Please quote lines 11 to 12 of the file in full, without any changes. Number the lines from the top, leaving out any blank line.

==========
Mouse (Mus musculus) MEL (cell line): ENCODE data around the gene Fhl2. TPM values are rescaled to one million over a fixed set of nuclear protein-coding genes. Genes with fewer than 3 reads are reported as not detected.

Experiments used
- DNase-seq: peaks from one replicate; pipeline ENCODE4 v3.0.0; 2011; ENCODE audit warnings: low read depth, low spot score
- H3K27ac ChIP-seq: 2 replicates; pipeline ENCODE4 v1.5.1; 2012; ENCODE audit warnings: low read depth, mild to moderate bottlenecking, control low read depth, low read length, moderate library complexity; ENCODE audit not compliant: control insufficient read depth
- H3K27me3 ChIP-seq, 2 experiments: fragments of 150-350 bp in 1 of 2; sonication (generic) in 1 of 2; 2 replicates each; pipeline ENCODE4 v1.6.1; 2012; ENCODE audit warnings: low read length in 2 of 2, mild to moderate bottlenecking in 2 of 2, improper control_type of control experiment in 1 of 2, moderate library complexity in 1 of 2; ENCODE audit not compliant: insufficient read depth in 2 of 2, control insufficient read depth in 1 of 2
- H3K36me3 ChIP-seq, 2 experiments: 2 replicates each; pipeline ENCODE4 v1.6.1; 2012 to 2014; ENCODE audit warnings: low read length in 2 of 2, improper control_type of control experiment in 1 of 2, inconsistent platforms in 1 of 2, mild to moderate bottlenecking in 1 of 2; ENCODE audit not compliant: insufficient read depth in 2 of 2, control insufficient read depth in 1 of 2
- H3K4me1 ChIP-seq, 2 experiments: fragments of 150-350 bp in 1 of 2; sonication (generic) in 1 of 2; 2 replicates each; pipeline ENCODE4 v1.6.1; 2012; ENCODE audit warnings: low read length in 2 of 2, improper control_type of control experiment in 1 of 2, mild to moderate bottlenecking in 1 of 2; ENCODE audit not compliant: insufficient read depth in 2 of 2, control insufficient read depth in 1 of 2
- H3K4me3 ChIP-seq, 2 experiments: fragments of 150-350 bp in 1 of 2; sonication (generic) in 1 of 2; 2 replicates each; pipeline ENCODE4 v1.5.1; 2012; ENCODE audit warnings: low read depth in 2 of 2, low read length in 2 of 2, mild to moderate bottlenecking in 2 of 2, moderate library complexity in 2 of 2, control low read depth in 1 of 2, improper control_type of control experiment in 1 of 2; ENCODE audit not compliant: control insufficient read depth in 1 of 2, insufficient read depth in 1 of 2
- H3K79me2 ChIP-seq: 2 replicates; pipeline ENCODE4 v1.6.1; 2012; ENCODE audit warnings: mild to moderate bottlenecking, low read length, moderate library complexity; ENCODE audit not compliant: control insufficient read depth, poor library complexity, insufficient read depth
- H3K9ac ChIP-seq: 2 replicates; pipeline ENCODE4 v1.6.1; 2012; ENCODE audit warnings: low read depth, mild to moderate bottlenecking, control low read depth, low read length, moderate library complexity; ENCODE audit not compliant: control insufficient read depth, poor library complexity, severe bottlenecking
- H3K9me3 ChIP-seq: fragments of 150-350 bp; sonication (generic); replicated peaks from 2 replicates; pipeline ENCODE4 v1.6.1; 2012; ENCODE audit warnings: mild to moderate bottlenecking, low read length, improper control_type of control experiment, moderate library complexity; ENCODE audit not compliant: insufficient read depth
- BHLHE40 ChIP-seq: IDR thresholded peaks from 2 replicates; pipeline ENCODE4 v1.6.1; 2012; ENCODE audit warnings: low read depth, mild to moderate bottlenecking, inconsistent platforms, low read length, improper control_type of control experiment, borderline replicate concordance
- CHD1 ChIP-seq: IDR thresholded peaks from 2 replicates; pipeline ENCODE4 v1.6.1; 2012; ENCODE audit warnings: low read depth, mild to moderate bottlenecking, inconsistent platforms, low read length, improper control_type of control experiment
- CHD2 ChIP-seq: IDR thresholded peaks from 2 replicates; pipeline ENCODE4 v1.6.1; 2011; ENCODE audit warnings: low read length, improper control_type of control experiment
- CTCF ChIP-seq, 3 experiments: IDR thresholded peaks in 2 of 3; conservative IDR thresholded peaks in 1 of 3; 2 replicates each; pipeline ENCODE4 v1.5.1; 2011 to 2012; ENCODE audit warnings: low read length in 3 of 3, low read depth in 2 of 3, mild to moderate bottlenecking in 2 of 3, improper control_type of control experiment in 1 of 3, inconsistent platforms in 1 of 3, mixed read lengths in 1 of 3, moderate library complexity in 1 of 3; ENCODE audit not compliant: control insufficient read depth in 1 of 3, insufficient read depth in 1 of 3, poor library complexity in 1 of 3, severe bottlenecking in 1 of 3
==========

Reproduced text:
- H3K9me3 ChIP-seq: fragments of 150-350 bp; sonication (generic); replicated peaks from 2 replicates; pipeline ENCODE4 v1.6.1; 2012; ENCODE audit warnings: mild to moderate bottlenecking, low read length, improper control_type of control experiment, moderate library complexity; ENCODE audit not compliant: insufficient read depth
- BHLHE40 ChIP-seq: IDR thresholded peaks from 2 replicates; pipeline ENCODE4 v1.6.1; 2012; ENCODE audit warnings: low read depth, mild to moderate bottlenecking, inconsistent platforms, low read length, improper control_type of control experiment, borderline replicate concordance